• Nè ci prendo gioja.
  • E veramente,
  • 300Che le spalle sien franche
  • E le braccia bianche
  • E il seno caldo e tondo,
  • Non mi fa niente.
  • Chè cosa al mondo
  • Posso più far di questi
  • Se non piacciono a te, come dicesti?’
  • La donna rise
  • E riprese ridendo:—
  • ‘Questa mano che prendo
  • 310E dunque mia?
  • Tu m'ami dunque?
  • Dimmelo ancora,
  • Non in modo qualunque,
  • Ma le parole
  • Belle e precise
  • Che dicesti pria.
  • Siccome suole
  • La state talora
    page: 73
  • (Dicesti) un qualche istante
  • 320 Tornare innanzi inverno,
  • Così tu fai ch' io scerno
  • Le foglie tutte quante,
  • Ben ch'io certo tenessi
  • Per passato l'autunno.
  • ‘Eccolo il mio alunno!
  • Io debbo insegnargli
  • Quei cari detti istessi
  • Ch'ei mi disse una volta!
  • Oimè! Che cosa dargli,’
  • 330(Ma ridea piano piano
  • Dei baci in sulla mano,)
  • ‘Ch'ei non m'abbia da lungo tempo tolta?’
  • That I should sing upon this bed!—with you
  • To listen, and such words still left to say!
  • Yet was it I that sang? The voice seemed hers,
  • As on the very day she sang to me;
  • When, having done, she took out of my hand
  • Something that I had played with all the while
  • And laid it down beyond my reach; and so
  • 340Turning my face round till it fronted hers,—
  • ‘Weeping or laughing, which was best?’ she said.
  • But these are foolish tales. How should I show
    page: 74
  • The heart that glowed then with love's heat, each day
  • More and more brightly?—when for long years now
  • The very flame that flew about the heart,
  • And gave it fiery wings, has come to be
  • The lapping blaze of hell's environment
  • Whose tongues all bid the molten heart despair.
  • Yet one more thing comes back on me to-night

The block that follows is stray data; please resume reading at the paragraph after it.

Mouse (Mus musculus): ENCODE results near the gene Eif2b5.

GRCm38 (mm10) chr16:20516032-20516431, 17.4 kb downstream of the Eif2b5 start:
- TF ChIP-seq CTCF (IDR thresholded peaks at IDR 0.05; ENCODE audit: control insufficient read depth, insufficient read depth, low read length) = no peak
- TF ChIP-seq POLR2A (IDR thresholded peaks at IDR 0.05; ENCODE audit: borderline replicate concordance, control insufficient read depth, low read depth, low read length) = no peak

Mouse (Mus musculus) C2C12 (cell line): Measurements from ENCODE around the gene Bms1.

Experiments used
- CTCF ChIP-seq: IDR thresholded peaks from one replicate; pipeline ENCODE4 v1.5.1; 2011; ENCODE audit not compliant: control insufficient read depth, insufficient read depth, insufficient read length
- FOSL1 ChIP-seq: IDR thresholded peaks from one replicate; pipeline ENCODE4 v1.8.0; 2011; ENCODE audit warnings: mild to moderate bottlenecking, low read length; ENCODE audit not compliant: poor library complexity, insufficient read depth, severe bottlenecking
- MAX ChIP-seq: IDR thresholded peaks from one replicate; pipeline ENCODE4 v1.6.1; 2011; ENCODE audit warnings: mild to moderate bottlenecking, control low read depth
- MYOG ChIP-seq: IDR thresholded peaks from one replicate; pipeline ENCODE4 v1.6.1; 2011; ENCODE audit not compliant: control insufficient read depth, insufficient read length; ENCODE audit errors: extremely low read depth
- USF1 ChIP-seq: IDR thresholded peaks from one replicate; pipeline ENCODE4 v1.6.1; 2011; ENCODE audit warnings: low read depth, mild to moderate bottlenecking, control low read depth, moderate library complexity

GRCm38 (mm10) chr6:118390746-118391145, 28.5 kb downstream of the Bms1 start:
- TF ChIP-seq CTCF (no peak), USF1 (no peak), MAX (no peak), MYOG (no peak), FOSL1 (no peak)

• 350Which I may tell you: for it bore my soul
  • Dread firstlings of the brood that rend it now.
  • It chanced that in our last year's wanderings
  • We dwelt at Monza, far away from home,
  • If home we had: and in the Duomo there
  • I sometimes entered with her when she prayed.
  • An image of Our Lady stands there, wrought
  • In marble by some great Italian hand
  • In the great days when she and Italy
  • Sat on one throne together: and to her
  • 360And to none else my loved one told her heart.
  • She was a woman then; and as she knelt,—
  • Her sweet brow in the sweet brow's shadow there,—
  • They seemed two kindred forms whereby our land
  • (Whose work still serves the world for miracle)
  • Made manifest herself in womanhood.
    page: 75
  • Father, the day I speak of was the first
  • For weeks that I had borne her company
  • Into the Duomo; and those weeks had been
  • Much troubled, for then first the glimpses came
  • 370Of some impenetrable restlessness
  • Growing in her to make her changed and cold.
  • And as we entered there that day, I bent
  • My eyes on the fair Image, and I said
  • Within my heart, ‘Oh turn her heart to me!’
  • And so I left her to her prayers, and went
  • To gaze upon the pride of Monza's shrine,
  • Where in the sacristy the light still falls
  • Upon the Iron Crown of Italy,
  • On whose crowned heads the day has closed, nor yet
  • 380The daybreak gilds another head to crown.
  • But coming back, I wondered when I saw
  • That the sweet Lady of her prayers now stood
  • Alone without her; until further off,
  • Before some new Madonna gaily decked,